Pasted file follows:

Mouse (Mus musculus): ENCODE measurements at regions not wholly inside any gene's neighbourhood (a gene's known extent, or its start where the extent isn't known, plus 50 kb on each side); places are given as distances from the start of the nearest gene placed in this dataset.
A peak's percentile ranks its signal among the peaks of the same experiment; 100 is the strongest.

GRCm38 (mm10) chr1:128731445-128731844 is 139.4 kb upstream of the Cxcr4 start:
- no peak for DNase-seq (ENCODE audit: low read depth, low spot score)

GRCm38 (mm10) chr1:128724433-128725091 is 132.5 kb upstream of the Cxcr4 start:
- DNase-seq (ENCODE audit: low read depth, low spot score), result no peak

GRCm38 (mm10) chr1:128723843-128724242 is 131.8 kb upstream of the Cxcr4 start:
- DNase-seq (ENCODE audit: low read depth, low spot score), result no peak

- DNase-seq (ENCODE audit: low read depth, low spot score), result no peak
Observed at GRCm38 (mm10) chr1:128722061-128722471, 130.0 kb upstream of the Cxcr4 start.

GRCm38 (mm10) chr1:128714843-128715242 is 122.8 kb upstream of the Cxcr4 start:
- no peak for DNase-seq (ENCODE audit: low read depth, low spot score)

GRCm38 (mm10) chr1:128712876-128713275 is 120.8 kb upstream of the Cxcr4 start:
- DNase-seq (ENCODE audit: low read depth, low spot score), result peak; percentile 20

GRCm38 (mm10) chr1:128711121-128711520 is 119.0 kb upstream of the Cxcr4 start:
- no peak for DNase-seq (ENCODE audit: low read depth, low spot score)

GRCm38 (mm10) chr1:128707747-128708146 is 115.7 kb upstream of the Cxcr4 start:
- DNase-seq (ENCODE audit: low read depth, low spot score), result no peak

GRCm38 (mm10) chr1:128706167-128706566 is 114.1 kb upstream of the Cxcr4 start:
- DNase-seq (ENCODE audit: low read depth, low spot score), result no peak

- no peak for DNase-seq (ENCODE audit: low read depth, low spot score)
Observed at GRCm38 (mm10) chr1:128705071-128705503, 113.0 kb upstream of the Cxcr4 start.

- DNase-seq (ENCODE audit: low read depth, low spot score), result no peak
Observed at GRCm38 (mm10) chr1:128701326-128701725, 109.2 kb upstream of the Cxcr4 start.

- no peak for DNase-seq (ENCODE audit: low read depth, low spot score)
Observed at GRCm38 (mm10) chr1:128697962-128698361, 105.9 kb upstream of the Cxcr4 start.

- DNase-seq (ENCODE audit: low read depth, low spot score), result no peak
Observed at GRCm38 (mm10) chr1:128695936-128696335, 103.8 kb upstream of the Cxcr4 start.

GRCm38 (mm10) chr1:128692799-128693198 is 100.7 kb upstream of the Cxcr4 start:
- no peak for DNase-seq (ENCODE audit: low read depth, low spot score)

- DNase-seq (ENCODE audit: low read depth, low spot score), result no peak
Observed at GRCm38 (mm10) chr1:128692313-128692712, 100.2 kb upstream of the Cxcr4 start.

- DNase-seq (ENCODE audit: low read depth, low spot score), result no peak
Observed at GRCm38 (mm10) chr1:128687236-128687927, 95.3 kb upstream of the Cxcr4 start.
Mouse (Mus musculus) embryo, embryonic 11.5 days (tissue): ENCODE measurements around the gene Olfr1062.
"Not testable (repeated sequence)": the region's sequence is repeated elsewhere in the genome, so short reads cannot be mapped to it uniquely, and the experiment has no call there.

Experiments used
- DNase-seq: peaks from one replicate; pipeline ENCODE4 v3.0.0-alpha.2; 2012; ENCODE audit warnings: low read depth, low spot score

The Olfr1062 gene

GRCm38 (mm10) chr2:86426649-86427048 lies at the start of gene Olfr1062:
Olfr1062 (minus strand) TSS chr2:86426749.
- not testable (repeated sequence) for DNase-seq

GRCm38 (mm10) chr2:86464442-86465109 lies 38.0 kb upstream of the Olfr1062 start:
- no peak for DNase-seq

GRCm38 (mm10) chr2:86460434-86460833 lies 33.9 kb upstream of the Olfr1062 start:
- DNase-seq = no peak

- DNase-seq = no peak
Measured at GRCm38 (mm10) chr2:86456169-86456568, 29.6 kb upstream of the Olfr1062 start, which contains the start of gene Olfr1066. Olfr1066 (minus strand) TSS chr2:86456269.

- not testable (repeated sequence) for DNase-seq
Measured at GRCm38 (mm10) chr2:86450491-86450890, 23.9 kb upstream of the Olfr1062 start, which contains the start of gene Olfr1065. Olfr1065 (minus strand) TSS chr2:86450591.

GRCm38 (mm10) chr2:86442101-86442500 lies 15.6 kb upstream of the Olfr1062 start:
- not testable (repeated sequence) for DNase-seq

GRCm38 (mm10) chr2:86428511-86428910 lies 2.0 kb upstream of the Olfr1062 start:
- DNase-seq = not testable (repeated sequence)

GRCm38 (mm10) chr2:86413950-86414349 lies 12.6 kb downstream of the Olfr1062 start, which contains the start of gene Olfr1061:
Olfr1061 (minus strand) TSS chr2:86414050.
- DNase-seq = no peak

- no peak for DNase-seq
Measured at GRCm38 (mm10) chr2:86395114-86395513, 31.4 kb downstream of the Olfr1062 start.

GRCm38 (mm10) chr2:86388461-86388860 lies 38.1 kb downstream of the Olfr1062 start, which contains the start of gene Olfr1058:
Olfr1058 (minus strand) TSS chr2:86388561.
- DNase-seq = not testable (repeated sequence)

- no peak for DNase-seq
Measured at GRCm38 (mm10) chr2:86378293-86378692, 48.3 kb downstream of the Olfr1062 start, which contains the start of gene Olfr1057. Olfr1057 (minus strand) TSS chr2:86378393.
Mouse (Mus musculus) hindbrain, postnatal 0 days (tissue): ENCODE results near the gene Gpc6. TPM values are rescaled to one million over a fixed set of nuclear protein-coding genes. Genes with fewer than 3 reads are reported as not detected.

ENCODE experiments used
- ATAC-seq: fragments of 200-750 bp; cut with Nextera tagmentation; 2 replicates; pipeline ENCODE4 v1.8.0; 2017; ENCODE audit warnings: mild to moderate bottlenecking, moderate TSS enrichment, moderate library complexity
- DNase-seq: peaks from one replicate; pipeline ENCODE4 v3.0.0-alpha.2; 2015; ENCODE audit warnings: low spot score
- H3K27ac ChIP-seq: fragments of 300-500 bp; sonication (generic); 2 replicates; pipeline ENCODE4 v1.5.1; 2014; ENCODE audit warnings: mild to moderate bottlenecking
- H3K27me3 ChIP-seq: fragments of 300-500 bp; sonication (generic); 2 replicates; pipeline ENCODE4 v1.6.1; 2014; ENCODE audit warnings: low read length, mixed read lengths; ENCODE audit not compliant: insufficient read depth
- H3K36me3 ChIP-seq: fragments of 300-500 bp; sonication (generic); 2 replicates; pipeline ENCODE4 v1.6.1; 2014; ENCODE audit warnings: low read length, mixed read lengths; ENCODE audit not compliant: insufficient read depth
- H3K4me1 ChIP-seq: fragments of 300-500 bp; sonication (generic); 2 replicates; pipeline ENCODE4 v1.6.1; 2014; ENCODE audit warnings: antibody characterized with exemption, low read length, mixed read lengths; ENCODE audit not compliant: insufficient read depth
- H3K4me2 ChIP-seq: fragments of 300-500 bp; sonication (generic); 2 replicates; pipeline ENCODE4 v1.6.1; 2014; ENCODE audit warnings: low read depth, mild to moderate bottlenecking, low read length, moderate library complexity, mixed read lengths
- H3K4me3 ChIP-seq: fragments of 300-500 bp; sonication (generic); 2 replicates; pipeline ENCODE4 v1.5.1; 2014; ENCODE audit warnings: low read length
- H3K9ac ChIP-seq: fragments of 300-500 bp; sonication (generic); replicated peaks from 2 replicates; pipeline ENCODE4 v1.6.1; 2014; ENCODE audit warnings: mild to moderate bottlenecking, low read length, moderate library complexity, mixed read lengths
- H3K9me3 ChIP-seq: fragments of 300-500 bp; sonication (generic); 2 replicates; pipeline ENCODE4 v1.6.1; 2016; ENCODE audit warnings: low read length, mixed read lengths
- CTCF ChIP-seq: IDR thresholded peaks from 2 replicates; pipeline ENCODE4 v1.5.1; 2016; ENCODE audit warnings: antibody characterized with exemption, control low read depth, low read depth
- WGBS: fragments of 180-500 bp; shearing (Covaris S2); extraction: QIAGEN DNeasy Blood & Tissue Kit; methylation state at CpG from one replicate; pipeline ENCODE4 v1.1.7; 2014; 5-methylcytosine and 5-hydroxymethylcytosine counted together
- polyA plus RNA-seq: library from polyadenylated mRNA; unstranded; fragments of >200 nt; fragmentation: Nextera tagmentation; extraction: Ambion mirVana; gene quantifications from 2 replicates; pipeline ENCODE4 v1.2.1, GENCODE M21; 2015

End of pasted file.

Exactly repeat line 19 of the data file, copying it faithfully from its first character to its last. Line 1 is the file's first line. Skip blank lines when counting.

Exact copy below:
GRCm38 (mm10) chr1:128706167-128706566 is 114.1 kb upstream of the Cxcr4 start: